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The Constitutional Aspect of Division of Assets in Family Law Cases: How does Ireland compare with other jurisdictions?

By: David Browne | Posted on: 18 Dec 2019

The Constitutional Aspect of Division of Assets in Family Law Cases: How does Ireland compare with other jurisdictions?




Starting Point


Article 41 of the Irish Constitution deals with family. It provides that the family is the “natural primary and fundamental unit group of Society”. It guarantees to protect the family and in Article 41.2.1 and 41.2.2 provide as follows:


“2 1°. In particular, the State recognises that by her life within the home, woman gives to the State a support without which the common good cannot be achieved.


2°. The State shall, therefore, endeavour to ensure that mothers shall not be obliged by economic necessity to engage in labour to the neglect of their duties in the home.”


This has been described as, perhaps, the single-most dated provision of the Constitution and it has been relied on very infrequently. It may be regarded, indeed, as an embarrassment in modern society. It was proposed to hold a referendum in relation to its removal from the Constitution in 2018, but the proposal was stalled.


The International Dimension


It is worth noting in this article that we are looking at some of the super-rich couples. The very rich frequently have homes, businesses or family ties in many different countries. They can effectively decide where they will take their divorce cases. It may be possible for the very rich to establish jurisdiction in many different countries. International Family Lawyers sometimes face a race to file papers in whatever country they feel is most advantageous to their clients. So how does Ireland compare for the dependant spouse or the richer party in a Family Law divorce case?


Prior to his separation, Jeff Bezos, the Amazon magnate, was reputed to be the richest man in the world. After his separation from his wife, he continues to retain this status. His wife also joined him in the top ten richest people in the world. If Jeff Bezos had consulted BDM Boylan Solicitors, he might, today, be much richer.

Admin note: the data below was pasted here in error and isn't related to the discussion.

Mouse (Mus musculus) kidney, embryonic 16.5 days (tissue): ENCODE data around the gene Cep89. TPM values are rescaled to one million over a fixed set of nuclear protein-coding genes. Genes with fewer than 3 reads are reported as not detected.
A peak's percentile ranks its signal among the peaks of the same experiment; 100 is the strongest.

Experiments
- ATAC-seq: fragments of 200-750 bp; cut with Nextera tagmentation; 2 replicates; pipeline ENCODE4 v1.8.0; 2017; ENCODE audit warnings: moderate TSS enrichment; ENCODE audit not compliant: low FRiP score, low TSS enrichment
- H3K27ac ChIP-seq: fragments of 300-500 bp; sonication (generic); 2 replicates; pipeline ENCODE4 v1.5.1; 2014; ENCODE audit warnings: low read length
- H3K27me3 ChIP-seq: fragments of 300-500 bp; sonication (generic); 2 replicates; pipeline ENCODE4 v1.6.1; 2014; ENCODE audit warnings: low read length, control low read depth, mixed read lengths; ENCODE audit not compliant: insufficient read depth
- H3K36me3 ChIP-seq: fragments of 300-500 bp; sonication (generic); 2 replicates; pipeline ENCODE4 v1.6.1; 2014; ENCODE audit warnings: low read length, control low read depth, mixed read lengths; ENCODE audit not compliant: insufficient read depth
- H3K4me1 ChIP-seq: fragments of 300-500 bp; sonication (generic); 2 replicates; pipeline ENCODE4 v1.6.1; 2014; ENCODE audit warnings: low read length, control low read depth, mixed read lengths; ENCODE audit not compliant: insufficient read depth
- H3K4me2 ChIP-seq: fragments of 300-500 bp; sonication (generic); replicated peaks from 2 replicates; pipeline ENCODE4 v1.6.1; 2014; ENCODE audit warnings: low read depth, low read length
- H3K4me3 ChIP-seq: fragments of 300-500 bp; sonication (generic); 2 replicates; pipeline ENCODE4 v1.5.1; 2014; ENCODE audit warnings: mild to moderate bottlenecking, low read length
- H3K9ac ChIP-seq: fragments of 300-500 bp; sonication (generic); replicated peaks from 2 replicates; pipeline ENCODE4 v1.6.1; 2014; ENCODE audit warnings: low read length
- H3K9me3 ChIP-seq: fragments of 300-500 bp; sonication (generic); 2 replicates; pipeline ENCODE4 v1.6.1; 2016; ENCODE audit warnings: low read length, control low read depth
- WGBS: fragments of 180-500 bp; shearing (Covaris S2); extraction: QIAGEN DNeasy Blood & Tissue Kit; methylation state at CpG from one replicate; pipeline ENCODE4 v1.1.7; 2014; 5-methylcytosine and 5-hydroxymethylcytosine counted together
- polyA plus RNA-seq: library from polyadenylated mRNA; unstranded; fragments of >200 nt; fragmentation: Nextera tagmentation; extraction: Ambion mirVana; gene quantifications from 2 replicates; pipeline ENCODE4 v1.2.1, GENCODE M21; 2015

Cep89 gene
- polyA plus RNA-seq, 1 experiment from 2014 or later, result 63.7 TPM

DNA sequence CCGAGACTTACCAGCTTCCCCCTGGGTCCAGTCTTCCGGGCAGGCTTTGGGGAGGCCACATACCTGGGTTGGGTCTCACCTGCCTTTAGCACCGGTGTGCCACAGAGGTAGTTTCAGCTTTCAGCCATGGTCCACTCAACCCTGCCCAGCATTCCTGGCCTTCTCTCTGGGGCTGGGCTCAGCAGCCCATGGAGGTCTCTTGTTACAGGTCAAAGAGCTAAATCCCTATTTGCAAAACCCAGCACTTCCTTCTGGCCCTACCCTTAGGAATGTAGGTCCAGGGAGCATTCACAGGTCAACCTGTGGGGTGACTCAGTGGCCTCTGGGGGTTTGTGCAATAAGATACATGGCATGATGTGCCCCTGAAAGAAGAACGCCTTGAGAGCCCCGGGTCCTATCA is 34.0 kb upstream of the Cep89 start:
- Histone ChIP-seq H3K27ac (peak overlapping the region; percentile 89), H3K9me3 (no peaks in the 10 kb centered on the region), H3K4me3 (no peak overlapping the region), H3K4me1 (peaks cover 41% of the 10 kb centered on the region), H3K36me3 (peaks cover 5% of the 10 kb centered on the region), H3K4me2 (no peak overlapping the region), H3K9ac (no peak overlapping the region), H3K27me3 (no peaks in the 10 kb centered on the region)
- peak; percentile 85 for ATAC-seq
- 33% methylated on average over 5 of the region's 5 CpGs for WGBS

The English Situation


The landmark decision in England was that of White v White before the House of Lords in 2001. Prior to White v White, the English courts operated a yardstick of “reasonable requirements”. The House of Lords has since emphasized the need for equality and fairness in the division of assets. It is worth noting that under the English legislation, courts could make a “clean break order” as between couples. This may have urged them to use the yardstick of “equality and fairness” as opposed to “reasonable requirements”.


In the White case, the wife, who could scarcely be called dependant, had assets to the value of £1,500,000.00 in her own name. The House of Lords gave her a further £1,500,000.00, giving her close to one half of the family assets. The lower court had given her one fifth. It seems from this and many other cases that, whilst wives might not get one half of the assets, they do much better than in Ireland. In England, where there is no written constitutional protection whatsoever for women, they somehow seem to do better before the courts on divorce.


In various States in America, wives or dependant parties can also get up to 50% of assets and sometimes a proportion of assets long after the marriage is dissolved.


So how would we advise Jeff Bezos? Jeff, you should have bought a house in Ireland (through our Conveyancing Department), lived here for a short period, issued divorce proceedings in Ireland and got rid of her for about 15% of your net assets.


Jeff, however, did the right thing and was considerably more generous to his wife. Am I just an old romantic or should the Irish courts get in line with other countries, having regard to the lip service we pay to protecting the family in our Constitution?




Article 41.2 has had little impact, if any, on the concept of proper provision thus far. The spotlight is currently on this provision of the Constitution, however, and there are many who favour the amendment of the Article to ensure protection within our society of those who are dependant, who are working in the home or are caregivers. Will this highlight the need for a fresh consideration of proper provision from a constitutional perspective or, indeed, will current discussion prompt legislative intervention on the issue?


We await developments with interest.


David Browne


BDM Boylan Solicitors,



If you have any queries about this or any other legal issues, we at BDM Boylan have the experience and expertise to help you.